Gone, but not forgotten
87 years later, a Confederate veteran’s grave
receives a headstone
Bertig Cemetery was once on an island
in the middle of the St. Francis River, but since the levee was
built, the waters receded and the river is now about 100 yards away.
Clovis DeMent, who has family buried here, said there’s reason to
believe some of the graves are from as far back as the late 1880s.
But many of the graves remain unmarked, their presence detected only
by the slight indentations in the earth.
But on this day, Oct. 11, one grave will go unmarked no longer. A
crowd of about 40 milled in an open area: some are students from a
school nearby in Cardwell, Mo.; others held cameras and chatted with
kinfolk; still others are dressed in the drab grays of replica
Confederate Army uniforms, right down to the boots and the sabers.
The crowd is here to memorialize Thomas Jefferson Shaw, a Civil War
veteran who served in the 5th Regiment, Missouri Infantry State
Guard, 8th Division. His wartime service was spent as a scout in
Gen. Nathan Bedford Forrest’s cavalry. He was wounded at Shiloh and
recovered from his wounds at a plantation in Cornith, Miss.,
according to family history.
After the war, he married America Ophelia Baldridge and had six
children. A daughter, Maddie Maude, was born in Paragould. He would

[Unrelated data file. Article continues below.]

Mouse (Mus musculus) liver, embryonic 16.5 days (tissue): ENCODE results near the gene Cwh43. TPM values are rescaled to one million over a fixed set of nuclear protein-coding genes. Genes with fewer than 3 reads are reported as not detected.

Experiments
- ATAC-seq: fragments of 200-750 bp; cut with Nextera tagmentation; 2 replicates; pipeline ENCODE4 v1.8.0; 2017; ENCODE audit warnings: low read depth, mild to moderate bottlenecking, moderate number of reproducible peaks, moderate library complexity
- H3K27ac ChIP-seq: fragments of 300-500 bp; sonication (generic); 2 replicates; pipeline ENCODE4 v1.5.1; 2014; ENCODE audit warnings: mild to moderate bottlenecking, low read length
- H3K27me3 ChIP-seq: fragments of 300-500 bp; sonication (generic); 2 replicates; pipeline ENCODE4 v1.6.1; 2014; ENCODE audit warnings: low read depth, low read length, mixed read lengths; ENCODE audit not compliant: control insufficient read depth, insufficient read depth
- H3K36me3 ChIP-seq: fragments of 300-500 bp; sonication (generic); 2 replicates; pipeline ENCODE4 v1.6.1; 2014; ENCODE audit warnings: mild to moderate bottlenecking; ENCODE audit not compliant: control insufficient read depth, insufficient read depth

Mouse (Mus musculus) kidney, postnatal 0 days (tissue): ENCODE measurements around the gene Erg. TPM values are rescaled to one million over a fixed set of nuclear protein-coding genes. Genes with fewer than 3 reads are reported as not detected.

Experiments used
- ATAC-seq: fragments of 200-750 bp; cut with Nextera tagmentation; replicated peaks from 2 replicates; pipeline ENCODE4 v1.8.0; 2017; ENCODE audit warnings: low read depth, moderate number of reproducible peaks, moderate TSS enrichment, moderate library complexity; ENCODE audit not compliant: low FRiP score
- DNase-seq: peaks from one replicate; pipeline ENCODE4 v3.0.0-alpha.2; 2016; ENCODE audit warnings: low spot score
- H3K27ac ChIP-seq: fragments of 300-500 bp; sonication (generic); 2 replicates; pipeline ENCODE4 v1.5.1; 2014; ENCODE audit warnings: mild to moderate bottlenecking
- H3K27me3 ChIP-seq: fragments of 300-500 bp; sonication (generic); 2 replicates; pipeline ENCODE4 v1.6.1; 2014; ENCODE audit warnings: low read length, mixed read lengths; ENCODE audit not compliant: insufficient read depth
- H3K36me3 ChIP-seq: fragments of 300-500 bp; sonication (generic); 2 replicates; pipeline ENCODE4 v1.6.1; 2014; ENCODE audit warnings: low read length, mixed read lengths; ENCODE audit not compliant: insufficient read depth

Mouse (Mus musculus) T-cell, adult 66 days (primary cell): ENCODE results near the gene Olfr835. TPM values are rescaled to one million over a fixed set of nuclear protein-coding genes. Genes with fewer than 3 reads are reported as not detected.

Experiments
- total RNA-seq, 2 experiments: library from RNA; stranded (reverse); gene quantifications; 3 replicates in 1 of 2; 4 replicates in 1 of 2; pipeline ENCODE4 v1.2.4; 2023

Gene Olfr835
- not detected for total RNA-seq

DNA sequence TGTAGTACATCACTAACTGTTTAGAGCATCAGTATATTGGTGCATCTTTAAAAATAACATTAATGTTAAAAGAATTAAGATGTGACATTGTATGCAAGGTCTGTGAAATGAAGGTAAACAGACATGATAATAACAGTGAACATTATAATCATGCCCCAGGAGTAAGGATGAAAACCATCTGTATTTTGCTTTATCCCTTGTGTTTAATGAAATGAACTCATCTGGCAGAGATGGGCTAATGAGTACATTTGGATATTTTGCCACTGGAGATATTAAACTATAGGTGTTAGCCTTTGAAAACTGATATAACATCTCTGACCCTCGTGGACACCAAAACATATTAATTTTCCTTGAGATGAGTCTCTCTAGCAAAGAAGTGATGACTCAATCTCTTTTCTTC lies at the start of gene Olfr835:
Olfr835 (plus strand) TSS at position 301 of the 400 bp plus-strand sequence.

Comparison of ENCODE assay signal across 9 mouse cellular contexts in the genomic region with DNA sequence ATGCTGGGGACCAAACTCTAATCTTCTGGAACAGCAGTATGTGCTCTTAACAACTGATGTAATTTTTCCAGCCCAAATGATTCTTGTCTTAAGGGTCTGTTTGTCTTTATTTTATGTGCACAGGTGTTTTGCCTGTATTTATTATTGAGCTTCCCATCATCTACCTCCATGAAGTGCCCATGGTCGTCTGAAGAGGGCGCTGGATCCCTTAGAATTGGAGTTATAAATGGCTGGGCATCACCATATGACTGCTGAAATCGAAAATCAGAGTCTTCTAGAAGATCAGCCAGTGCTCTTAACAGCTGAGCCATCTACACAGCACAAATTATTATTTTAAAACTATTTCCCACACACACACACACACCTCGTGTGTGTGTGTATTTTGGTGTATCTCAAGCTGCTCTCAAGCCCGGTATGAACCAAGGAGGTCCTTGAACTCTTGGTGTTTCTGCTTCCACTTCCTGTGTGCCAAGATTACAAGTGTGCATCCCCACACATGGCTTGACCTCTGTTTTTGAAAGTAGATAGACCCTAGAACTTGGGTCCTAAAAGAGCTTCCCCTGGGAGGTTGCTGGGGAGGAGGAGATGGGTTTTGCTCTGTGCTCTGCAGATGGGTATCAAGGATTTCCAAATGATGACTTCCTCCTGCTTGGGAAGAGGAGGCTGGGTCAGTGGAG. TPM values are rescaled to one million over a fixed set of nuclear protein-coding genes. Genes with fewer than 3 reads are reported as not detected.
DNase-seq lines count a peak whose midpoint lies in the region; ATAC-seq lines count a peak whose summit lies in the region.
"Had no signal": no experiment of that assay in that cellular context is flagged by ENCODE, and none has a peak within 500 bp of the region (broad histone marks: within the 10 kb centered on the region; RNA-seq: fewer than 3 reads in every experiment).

spend the rest of his days as a justice of the peace and sheriff in
Clarkton, Mo., until he went to visit his daughter, Eula DeMent, at
her home in Bertig in 1921. There he would die and be buried in an
unmarked grave in the Bertig Cemetery
Clovis DeMent knows the location of Shaw’s grave because DeMent’s
father was present at his funeral.
The intervening years had not been kind to the quiet graveyard on
the edge of a soybean field. DeMent said the cemetery was “grown up”
with weeds and underbrush until about 15 years ago.
“You couldn’t walk through here,” he said. “I promised myself I was
going to take care of it for as long as I can.”
He and other family members kept the grass mowed and tried to locate
and map as many of the graves as they could. Then a couple of years
ago, he got a call from Tommy French of Baton Rouge, La., another
great-grandson of Shaw’s.
“I didn’t know he existed until he called me,” DeMent said.
French was in search of Shaw’s grave, and it was the one thing
DeMent could help him with.
When French first came to visit four years ago, he said he decided
then to get Shaw a headstone. Through his efforts, the Veterans
Administration supplied the headstone, a plain, simple marker.
The ceremony Oct. 11 to dedicate the headstone was no simple affair,
however. Representatives from the Sons and Daughters of the
Confederacy were on hand to pay honor to the veteran with a
Confederate memorial service. Danny Honnoll, commander of Shaver
Camp No. 1655, Sons of Confederate Veterans, presided.
It was clear from Honnoll’s remarks about Shaw the man, the soldier
and the Confederate, that Honnoll was not only honoring him, but a
bygone time and a heritage that most present still held dear.
As the ceremony ended, Honnoll invited the crowd to sing. The
gathered voices rang out into the bright fall afternoon, clear and
“I wish I were in the land of cotton, old times there are not
forgotten ... “